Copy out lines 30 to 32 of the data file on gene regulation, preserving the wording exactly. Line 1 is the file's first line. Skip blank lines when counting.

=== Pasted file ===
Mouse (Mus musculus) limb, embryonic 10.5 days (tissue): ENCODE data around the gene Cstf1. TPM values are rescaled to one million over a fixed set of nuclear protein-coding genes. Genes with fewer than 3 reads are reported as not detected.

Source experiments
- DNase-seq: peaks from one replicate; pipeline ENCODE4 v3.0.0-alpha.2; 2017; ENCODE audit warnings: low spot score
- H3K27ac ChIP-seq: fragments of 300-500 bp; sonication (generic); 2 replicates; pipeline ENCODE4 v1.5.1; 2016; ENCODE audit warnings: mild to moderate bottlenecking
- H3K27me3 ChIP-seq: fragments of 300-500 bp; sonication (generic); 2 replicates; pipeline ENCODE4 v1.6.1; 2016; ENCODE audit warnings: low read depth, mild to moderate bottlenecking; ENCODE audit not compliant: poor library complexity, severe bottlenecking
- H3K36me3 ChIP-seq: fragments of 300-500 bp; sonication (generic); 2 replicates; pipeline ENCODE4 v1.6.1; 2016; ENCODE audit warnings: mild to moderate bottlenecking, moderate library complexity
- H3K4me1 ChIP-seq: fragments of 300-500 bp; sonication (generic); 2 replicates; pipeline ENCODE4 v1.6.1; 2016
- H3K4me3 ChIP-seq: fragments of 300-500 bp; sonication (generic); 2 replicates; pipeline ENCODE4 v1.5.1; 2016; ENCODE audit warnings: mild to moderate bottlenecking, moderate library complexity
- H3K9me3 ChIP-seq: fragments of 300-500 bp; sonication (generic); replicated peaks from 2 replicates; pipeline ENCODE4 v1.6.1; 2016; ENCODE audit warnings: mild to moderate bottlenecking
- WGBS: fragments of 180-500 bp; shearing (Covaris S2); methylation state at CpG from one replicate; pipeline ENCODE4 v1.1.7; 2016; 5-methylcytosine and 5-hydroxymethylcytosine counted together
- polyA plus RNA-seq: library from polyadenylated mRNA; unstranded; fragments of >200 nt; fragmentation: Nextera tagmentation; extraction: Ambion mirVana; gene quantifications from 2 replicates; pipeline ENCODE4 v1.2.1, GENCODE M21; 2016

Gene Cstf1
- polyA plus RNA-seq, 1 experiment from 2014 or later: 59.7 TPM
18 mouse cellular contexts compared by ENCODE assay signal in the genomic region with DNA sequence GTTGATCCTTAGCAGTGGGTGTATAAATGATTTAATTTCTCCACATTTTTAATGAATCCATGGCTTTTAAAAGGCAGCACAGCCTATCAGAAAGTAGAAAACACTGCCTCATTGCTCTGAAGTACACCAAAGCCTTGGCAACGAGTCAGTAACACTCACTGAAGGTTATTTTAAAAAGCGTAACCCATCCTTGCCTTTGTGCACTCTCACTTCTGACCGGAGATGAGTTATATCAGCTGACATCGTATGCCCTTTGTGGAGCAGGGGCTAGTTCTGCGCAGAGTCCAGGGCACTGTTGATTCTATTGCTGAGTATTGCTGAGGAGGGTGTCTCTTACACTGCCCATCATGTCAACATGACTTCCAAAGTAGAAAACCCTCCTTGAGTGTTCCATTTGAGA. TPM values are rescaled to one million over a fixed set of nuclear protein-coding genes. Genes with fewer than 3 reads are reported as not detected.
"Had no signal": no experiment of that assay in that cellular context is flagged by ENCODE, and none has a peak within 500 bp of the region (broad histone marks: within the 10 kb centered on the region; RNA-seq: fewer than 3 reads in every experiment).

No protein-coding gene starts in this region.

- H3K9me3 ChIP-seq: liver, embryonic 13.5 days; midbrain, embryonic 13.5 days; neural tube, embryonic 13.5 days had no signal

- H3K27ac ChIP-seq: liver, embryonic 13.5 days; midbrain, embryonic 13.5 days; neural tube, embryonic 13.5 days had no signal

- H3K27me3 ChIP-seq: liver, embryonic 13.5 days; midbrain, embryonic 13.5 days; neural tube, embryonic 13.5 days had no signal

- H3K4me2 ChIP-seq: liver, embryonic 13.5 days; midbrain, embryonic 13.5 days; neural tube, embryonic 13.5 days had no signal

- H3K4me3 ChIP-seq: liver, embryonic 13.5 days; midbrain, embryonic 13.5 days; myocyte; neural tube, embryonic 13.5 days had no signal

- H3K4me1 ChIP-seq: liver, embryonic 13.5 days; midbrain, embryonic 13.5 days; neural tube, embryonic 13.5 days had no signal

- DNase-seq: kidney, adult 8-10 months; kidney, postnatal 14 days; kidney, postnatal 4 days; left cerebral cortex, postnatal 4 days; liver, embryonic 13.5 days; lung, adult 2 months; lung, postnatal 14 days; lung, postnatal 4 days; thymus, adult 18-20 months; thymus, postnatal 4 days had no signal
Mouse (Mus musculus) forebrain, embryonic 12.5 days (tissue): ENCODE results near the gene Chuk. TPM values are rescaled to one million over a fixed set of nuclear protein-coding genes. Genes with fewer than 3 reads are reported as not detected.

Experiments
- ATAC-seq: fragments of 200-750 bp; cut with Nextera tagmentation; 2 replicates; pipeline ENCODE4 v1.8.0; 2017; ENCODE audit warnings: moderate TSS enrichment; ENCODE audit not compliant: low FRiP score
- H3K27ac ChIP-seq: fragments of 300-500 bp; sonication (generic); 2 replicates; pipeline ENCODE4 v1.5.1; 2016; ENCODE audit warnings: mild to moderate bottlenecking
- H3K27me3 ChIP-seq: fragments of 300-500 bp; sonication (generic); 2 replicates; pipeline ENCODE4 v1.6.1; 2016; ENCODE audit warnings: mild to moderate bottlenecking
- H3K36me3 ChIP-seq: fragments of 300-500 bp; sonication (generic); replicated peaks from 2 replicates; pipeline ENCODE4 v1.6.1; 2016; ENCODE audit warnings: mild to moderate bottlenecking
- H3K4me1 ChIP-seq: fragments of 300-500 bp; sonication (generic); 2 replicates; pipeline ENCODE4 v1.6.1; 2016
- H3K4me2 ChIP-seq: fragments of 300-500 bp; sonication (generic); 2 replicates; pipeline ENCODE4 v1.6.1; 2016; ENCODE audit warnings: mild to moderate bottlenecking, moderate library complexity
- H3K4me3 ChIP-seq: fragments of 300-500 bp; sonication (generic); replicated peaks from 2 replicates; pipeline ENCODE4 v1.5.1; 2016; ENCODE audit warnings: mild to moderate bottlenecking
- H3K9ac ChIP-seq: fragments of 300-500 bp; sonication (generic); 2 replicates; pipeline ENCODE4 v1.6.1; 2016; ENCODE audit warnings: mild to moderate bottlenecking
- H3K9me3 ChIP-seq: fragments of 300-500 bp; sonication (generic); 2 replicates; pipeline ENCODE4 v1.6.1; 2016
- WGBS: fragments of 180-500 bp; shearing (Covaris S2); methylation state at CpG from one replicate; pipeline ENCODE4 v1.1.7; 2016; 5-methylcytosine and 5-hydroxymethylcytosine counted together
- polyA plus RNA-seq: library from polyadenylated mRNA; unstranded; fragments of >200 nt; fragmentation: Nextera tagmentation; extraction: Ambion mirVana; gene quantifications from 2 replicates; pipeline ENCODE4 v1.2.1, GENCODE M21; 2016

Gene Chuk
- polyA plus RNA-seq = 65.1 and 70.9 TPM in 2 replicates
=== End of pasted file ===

- H3K4me1 ChIP-seq: fragments of 300-500 bp; sonication (generic); 2 replicates; pipeline ENCODE4 v1.6.1; 2016
- H3K4me2 ChIP-seq: fragments of 300-500 bp; sonication (generic); 2 replicates; pipeline ENCODE4 v1.6.1; 2016; ENCODE audit warnings: mild to moderate bottlenecking, moderate library complexity
- H3K4me3 ChIP-seq: fragments of 300-500 bp; sonication (generic); replicated peaks from 2 replicates; pipeline ENCODE4 v1.5.1; 2016; ENCODE audit warnings: mild to moderate bottlenecking